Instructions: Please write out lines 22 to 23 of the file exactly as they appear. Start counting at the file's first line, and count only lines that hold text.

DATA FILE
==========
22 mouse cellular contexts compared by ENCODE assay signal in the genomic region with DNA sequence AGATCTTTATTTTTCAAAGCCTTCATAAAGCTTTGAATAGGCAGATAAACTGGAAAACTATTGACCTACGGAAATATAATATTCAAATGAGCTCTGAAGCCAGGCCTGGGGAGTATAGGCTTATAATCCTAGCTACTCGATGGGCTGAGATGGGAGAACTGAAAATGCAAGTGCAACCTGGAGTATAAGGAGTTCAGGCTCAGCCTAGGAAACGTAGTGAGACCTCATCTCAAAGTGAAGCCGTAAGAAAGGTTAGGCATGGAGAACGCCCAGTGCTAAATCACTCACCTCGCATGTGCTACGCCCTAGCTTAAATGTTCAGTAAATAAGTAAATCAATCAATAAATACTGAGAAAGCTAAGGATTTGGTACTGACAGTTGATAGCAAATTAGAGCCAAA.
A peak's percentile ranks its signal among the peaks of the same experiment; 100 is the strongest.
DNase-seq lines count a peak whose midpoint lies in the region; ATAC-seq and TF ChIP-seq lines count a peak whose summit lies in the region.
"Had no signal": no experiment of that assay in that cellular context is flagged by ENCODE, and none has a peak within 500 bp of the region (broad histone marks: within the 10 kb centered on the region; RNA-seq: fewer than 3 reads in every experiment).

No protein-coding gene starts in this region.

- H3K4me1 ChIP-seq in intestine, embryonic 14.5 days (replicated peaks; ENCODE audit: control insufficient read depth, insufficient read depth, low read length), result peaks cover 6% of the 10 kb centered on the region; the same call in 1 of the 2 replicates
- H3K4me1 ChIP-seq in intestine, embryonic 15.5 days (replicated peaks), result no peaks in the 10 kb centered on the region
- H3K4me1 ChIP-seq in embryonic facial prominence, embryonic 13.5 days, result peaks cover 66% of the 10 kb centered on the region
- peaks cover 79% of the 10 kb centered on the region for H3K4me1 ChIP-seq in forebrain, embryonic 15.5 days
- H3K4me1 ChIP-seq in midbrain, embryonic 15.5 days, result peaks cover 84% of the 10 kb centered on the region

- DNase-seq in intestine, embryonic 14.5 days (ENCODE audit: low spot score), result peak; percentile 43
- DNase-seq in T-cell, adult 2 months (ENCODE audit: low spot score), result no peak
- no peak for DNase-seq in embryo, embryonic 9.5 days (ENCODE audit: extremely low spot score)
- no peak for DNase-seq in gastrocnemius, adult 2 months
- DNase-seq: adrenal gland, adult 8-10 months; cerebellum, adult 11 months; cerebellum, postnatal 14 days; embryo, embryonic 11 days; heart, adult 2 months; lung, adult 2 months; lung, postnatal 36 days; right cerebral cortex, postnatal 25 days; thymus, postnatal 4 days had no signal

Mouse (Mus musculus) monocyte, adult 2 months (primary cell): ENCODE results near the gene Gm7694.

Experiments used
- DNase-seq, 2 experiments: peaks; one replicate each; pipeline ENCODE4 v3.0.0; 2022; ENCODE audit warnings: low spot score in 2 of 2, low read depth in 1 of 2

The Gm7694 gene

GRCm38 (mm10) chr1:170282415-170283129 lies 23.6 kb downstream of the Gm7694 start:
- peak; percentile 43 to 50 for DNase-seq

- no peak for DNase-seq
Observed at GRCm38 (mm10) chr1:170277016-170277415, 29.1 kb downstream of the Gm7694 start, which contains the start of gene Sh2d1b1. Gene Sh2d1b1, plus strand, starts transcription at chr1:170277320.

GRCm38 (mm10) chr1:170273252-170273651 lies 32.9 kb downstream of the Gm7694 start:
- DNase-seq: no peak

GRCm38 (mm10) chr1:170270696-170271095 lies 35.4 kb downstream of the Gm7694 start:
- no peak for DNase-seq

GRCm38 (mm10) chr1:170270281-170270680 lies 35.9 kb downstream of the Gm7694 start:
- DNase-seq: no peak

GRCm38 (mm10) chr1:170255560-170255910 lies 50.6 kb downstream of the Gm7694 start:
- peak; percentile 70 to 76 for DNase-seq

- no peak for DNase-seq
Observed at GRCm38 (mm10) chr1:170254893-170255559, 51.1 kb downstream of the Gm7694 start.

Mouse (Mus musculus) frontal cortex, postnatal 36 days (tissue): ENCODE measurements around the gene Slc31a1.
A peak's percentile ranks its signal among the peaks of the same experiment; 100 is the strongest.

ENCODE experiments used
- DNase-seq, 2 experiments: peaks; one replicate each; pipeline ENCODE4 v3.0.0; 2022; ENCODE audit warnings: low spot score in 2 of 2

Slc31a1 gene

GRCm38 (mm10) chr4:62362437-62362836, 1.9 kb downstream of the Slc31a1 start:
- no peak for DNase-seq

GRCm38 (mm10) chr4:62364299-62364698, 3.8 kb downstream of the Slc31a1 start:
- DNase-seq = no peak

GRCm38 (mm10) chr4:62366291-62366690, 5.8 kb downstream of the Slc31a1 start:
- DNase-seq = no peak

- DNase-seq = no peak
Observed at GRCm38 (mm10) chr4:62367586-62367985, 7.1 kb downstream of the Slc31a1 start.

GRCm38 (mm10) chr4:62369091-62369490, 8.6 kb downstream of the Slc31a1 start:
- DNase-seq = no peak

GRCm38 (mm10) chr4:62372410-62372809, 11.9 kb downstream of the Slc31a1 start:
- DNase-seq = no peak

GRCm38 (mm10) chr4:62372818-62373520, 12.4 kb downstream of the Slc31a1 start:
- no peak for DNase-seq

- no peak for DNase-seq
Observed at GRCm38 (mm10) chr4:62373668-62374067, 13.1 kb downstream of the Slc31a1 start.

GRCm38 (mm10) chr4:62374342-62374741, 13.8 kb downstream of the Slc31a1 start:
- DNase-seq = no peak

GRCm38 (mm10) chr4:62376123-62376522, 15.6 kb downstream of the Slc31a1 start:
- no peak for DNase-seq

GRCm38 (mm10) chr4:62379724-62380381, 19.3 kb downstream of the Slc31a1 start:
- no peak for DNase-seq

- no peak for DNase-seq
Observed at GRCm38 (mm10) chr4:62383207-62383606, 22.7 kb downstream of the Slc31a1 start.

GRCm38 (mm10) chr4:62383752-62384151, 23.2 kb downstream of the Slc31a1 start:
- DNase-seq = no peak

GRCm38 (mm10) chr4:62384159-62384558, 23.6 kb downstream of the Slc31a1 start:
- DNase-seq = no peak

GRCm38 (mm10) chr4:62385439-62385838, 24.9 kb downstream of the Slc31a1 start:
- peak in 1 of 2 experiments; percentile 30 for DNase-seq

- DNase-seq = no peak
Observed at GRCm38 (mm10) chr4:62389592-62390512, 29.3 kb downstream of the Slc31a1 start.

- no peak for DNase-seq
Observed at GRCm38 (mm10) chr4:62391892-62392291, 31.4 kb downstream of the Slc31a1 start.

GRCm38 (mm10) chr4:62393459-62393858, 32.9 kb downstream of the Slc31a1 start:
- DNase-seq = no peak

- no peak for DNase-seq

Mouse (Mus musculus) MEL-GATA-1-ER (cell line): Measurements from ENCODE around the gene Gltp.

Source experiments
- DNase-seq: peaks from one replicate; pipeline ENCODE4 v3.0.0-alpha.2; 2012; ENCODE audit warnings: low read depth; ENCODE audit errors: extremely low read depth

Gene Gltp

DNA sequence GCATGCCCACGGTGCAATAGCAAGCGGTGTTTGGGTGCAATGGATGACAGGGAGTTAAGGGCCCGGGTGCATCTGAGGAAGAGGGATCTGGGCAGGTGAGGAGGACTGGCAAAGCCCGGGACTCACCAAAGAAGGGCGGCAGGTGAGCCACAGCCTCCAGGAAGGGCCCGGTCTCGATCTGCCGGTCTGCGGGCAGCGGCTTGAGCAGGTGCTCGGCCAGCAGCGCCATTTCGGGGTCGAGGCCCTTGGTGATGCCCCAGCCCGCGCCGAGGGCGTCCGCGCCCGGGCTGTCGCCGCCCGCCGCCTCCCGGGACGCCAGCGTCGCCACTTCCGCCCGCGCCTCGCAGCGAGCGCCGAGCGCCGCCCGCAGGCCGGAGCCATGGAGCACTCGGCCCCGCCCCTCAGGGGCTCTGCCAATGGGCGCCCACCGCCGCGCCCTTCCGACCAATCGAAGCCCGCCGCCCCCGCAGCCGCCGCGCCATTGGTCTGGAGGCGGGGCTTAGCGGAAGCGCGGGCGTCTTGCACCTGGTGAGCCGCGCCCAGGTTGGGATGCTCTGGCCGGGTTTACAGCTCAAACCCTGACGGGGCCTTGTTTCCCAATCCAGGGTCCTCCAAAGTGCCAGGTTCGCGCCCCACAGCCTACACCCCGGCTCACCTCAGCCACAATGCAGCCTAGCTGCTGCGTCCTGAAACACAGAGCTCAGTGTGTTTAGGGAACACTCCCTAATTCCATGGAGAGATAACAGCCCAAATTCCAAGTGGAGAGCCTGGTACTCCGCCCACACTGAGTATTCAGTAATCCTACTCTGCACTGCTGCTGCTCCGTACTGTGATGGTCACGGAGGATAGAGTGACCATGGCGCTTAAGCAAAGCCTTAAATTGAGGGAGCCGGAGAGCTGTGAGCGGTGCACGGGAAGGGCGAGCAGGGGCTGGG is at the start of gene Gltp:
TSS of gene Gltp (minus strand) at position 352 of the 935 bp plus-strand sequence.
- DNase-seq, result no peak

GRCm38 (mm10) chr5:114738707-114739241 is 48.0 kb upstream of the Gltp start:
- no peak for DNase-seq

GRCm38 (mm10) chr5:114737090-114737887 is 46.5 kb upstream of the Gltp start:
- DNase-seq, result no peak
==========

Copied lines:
- no peak for DNase-seq
Observed at GRCm38 (mm10) chr1:170277016-170277415, 29.1 kb downstream of the Gm7694 start, which contains the start of gene Sh2d1b1. Gene Sh2d1b1, plus strand, starts transcription at chr1:170277320.